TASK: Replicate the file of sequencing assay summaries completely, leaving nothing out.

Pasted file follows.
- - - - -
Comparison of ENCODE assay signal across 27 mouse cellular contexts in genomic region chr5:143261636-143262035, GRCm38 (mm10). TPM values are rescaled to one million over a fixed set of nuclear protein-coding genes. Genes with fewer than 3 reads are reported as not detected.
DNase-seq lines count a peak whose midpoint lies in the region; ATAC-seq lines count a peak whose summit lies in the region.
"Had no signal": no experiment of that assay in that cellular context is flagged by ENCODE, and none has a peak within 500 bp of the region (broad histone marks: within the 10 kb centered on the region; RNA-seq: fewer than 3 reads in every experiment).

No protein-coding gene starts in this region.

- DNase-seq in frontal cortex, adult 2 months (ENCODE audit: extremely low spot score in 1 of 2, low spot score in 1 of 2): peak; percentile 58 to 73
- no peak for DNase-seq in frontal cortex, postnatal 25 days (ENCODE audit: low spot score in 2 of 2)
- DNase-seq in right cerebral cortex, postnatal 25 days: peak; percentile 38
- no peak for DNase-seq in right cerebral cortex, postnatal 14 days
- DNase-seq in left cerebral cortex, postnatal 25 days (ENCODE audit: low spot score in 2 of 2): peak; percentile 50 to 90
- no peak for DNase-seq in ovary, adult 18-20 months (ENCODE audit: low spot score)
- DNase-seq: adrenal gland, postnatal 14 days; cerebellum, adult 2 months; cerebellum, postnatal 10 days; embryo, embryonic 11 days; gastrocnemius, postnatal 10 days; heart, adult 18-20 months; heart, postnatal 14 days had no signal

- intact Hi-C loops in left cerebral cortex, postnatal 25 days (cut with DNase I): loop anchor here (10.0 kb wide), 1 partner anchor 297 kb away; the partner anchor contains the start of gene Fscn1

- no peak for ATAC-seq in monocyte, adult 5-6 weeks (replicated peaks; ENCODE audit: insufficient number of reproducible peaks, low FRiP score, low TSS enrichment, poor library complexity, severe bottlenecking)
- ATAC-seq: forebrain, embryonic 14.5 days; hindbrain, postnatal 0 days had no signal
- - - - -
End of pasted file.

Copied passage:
Comparison of ENCODE assay signal across 27 mouse cellular contexts in genomic region chr5:143261636-143262035, GRCm38 (mm10). TPM values are rescaled to one million over a fixed set of nuclear protein-coding genes. Genes with fewer than 3 reads are reported as not detected.
DNase-seq lines count a peak whose midpoint lies in the region; ATAC-seq lines count a peak whose summit lies in the region.
"Had no signal": no experiment of that assay in that cellular context is flagged by ENCODE, and none has a peak within 500 bp of the region (broad histone marks: within the 10 kb centered on the region; RNA-seq: fewer than 3 reads in every experiment).

No protein-coding gene starts in this region.

- DNase-seq in frontal cortex, adult 2 months (ENCODE audit: extremely low spot score in 1 of 2, low spot score in 1 of 2): peak; percentile 58 to 73
- no peak for DNase-seq in frontal cortex, postnatal 25 days (ENCODE audit: low spot score in 2 of 2)
- DNase-seq in right cerebral cortex, postnatal 25 days: peak; percentile 38
- no peak for DNase-seq in right cerebral cortex, postnatal 14 days
- DNase-seq in left cerebral cortex, postnatal 25 days (ENCODE audit: low spot score in 2 of 2): peak; percentile 50 to 90
- no peak for DNase-seq in ovary, adult 18-20 months (ENCODE audit: low spot score)
- DNase-seq: adrenal gland, postnatal 14 days; cerebellum, adult 2 months; cerebellum, postnatal 10 days; embryo, embryonic 11 days; gastrocnemius, postnatal 10 days; heart, adult 18-20 months; heart, postnatal 14 days had no signal

- intact Hi-C loops in left cerebral cortex, postnatal 25 days (cut with DNase I): loop anchor here (10.0 kb wide), 1 partner anchor 297 kb away; the partner anchor contains the start of gene Fscn1

- no peak for ATAC-seq in monocyte, adult 5-6 weeks (replicated peaks; ENCODE audit: insufficient number of reproducible peaks, low FRiP score, low TSS enrichment, poor library complexity, severe bottlenecking)
- ATAC-seq: forebrain, embryonic 14.5 days; hindbrain, postnatal 0 days had no signal